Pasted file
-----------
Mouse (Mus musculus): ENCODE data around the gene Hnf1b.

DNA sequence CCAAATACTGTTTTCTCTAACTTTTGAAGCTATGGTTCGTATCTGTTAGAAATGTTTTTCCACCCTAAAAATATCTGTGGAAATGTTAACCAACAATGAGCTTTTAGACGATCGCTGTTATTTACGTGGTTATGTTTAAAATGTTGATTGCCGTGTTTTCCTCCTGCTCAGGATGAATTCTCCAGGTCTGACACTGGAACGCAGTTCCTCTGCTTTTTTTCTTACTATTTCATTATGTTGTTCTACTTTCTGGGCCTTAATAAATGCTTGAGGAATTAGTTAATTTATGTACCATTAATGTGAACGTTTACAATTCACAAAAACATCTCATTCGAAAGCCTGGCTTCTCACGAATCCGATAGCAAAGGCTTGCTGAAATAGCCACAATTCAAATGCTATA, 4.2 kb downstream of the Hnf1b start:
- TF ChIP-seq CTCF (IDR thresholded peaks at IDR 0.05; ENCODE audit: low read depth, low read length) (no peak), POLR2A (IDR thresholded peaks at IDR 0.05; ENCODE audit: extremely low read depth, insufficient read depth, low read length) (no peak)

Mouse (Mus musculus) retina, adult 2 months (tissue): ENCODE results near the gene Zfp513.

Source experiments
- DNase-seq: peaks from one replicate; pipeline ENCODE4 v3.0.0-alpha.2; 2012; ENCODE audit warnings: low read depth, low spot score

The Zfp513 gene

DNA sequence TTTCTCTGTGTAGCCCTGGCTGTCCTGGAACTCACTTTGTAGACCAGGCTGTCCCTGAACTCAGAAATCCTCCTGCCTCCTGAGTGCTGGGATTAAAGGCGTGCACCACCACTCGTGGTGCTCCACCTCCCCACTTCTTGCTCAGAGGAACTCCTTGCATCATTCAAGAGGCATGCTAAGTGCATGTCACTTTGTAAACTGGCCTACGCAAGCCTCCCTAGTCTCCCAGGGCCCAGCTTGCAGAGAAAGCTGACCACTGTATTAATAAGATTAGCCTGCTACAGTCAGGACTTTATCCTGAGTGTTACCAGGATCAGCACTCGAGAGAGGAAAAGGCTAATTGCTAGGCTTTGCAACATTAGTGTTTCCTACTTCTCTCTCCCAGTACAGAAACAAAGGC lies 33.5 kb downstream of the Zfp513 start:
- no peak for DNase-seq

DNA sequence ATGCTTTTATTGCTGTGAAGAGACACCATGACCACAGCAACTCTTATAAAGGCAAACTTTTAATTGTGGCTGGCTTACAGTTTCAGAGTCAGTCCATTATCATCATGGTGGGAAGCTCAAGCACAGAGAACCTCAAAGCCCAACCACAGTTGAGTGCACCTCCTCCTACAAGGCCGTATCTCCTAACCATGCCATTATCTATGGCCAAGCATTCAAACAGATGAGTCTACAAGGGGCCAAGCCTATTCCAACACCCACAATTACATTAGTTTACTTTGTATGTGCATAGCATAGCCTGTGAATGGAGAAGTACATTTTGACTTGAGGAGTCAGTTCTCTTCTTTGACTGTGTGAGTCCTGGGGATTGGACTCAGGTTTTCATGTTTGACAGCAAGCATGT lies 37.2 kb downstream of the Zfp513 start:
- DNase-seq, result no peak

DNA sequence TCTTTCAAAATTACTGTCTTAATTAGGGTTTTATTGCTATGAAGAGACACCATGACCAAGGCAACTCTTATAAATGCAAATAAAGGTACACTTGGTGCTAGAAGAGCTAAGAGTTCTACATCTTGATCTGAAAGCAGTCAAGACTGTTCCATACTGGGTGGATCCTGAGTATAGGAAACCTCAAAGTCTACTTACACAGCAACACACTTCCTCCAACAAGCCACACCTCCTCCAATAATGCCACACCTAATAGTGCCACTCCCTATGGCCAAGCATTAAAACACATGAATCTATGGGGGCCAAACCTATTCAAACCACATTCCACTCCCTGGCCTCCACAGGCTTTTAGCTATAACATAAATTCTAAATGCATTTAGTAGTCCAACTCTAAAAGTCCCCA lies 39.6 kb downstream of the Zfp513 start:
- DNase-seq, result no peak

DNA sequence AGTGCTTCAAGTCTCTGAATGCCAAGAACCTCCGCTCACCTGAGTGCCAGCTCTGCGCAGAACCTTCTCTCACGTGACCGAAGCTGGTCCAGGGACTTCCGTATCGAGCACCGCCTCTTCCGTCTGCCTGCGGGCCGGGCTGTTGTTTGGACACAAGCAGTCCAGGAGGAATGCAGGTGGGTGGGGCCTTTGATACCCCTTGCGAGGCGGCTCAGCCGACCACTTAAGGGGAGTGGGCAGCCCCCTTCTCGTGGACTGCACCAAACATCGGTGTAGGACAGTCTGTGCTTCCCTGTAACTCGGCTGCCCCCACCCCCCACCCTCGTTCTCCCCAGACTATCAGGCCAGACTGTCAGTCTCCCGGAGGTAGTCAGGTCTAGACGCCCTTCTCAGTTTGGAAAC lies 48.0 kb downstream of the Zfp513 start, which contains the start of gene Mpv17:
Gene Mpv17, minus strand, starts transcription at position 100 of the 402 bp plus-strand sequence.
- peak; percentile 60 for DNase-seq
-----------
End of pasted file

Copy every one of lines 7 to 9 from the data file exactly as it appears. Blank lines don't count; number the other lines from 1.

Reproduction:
The Zfp513 gene

DNA sequence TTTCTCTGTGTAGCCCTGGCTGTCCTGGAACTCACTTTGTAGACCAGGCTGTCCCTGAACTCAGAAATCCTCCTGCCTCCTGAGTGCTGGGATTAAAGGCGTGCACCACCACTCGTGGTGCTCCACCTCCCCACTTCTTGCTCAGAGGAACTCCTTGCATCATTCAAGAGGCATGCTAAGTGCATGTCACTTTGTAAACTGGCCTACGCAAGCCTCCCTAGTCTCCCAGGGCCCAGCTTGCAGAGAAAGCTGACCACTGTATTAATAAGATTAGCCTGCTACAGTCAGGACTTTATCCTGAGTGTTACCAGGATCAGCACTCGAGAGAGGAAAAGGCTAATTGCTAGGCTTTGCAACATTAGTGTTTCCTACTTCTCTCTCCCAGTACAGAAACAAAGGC lies 33.5 kb downstream of the Zfp513 start:
- no peak for DNase-seq